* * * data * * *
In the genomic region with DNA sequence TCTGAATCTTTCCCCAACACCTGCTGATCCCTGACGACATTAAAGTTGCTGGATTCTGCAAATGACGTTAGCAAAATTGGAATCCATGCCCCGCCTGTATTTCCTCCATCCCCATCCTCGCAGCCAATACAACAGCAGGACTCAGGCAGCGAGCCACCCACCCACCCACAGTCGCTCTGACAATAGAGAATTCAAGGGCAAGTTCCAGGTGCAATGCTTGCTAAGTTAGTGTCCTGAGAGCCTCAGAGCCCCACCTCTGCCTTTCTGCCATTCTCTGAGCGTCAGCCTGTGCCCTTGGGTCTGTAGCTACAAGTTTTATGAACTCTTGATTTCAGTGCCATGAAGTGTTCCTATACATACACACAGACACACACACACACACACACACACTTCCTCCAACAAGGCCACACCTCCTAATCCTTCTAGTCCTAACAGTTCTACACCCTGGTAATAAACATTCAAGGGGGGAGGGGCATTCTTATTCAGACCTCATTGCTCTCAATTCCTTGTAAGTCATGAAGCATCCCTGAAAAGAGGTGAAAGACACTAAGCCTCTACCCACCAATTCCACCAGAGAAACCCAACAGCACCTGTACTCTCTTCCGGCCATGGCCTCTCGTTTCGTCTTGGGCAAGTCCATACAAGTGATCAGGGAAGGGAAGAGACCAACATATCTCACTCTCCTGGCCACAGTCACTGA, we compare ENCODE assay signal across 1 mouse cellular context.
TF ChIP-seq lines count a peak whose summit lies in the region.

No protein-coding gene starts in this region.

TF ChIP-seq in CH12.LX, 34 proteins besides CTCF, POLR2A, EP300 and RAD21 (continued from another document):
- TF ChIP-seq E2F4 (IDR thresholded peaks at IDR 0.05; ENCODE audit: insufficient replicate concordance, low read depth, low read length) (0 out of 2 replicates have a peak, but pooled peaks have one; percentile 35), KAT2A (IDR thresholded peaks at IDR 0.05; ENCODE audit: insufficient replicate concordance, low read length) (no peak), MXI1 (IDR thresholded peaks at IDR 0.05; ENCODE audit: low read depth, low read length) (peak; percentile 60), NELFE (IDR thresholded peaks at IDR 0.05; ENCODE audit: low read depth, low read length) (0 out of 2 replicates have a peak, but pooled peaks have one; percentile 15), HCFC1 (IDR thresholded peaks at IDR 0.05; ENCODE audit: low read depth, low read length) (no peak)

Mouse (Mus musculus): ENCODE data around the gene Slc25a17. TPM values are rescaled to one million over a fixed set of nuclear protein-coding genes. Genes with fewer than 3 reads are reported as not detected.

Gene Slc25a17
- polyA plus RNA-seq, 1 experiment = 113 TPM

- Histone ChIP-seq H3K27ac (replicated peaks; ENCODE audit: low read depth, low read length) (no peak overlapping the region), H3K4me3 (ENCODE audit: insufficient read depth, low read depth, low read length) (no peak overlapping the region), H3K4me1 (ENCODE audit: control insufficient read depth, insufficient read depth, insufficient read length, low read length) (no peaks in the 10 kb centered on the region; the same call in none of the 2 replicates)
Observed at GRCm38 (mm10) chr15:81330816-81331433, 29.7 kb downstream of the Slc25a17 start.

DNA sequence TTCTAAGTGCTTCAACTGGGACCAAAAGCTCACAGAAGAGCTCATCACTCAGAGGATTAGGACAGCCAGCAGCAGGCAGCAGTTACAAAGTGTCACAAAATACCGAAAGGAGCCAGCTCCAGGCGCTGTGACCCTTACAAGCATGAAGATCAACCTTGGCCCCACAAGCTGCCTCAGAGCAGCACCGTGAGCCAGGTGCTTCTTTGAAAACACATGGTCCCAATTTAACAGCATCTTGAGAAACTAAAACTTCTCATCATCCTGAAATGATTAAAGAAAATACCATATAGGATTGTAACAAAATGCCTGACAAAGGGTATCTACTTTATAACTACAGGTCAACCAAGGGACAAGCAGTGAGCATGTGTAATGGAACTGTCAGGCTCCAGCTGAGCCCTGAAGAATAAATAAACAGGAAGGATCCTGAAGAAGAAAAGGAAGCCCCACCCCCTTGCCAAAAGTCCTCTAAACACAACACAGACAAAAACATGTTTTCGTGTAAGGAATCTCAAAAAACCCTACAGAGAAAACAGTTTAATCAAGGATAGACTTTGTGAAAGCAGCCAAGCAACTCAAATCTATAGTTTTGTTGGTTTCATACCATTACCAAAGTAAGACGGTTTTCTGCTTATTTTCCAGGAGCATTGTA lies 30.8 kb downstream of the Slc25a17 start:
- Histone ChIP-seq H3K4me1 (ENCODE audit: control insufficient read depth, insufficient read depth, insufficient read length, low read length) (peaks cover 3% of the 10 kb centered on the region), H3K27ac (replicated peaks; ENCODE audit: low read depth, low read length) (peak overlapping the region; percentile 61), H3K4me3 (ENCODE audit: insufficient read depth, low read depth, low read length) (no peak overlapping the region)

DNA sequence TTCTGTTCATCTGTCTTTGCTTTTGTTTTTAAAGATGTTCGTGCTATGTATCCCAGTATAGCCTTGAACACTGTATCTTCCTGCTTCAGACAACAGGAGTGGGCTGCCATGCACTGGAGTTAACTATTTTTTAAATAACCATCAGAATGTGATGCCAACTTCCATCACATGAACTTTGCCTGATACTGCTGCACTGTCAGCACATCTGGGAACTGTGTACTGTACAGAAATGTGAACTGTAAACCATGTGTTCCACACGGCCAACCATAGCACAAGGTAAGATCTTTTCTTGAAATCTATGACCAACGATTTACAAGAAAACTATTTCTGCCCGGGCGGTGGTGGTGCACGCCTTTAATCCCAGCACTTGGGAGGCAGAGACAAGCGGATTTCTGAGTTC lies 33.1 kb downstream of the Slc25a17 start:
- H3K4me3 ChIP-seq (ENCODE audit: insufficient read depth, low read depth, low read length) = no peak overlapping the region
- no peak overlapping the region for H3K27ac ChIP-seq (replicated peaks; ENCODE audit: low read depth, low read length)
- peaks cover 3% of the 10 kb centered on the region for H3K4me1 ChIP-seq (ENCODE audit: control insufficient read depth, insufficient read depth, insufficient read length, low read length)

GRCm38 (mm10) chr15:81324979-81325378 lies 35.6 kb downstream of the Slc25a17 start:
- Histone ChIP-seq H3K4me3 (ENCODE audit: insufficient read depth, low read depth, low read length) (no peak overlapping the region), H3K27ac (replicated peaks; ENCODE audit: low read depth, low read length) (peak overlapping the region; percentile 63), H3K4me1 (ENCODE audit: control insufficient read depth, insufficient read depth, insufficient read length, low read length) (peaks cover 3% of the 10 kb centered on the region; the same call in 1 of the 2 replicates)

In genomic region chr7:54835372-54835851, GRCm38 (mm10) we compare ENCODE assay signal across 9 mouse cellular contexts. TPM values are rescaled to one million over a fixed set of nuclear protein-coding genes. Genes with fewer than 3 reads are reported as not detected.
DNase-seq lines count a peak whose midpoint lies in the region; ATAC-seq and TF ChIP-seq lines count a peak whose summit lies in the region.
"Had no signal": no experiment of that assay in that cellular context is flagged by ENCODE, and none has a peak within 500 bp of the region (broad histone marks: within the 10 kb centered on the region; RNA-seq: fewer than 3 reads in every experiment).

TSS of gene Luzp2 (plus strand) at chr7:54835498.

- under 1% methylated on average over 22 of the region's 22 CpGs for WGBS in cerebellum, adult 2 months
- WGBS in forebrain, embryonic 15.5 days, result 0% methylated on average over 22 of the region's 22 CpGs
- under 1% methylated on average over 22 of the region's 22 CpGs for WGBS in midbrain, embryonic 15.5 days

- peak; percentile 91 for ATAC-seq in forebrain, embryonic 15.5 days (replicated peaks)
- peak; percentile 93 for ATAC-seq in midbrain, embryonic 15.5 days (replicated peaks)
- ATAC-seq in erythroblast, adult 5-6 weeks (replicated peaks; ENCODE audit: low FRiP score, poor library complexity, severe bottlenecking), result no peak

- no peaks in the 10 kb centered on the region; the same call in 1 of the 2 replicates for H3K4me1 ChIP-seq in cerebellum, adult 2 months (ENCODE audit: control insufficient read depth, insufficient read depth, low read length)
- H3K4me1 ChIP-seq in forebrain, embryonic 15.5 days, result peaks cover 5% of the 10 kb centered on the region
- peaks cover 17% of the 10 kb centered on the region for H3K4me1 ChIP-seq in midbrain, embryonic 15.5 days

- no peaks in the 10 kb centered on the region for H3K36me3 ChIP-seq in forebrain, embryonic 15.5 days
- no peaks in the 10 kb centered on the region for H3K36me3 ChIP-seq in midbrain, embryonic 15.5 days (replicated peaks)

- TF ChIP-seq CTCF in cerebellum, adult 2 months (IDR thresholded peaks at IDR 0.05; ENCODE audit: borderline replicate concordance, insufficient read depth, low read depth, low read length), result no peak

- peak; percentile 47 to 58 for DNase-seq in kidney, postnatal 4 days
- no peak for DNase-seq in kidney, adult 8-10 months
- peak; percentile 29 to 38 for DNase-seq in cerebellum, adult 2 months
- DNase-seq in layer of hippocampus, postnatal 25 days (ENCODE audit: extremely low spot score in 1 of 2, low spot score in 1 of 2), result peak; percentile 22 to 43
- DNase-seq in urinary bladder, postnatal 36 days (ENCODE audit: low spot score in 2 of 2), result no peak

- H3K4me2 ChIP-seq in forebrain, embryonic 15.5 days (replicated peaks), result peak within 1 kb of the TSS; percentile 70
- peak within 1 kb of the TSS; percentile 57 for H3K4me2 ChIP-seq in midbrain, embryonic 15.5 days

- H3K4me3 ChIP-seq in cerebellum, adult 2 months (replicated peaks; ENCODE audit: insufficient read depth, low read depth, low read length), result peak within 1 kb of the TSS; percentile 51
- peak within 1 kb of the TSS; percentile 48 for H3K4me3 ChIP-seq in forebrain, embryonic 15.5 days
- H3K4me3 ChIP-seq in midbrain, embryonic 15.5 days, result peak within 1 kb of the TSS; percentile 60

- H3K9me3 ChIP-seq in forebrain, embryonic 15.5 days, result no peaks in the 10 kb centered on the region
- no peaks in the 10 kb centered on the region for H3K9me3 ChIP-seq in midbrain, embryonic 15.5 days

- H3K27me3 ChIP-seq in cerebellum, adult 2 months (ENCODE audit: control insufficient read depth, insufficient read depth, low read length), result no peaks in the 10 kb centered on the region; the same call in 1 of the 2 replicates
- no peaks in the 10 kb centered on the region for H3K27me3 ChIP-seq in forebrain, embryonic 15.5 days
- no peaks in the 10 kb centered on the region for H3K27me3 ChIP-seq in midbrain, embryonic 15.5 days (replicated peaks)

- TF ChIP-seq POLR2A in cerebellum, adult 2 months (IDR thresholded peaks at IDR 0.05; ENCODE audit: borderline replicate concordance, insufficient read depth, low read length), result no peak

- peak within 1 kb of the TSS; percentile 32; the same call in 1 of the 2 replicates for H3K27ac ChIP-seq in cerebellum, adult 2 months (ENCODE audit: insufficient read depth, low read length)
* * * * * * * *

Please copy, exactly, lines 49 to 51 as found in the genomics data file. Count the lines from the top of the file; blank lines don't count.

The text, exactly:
- no peaks in the 10 kb centered on the region for H3K27me3 ChIP-seq in midbrain, embryonic 15.5 days (replicated peaks)

- TF ChIP-seq POLR2A in cerebellum, adult 2 months (IDR thresholded peaks at IDR 0.05; ENCODE audit: borderline replicate concordance, insufficient read depth, low read length), result no peak

- peak within 1 kb of the TSS; percentile 32; the same call in 1 of the 2 replicates for H3K27ac ChIP-seq in cerebellum, adult 2 months (ENCODE audit: insufficient read depth, low read length)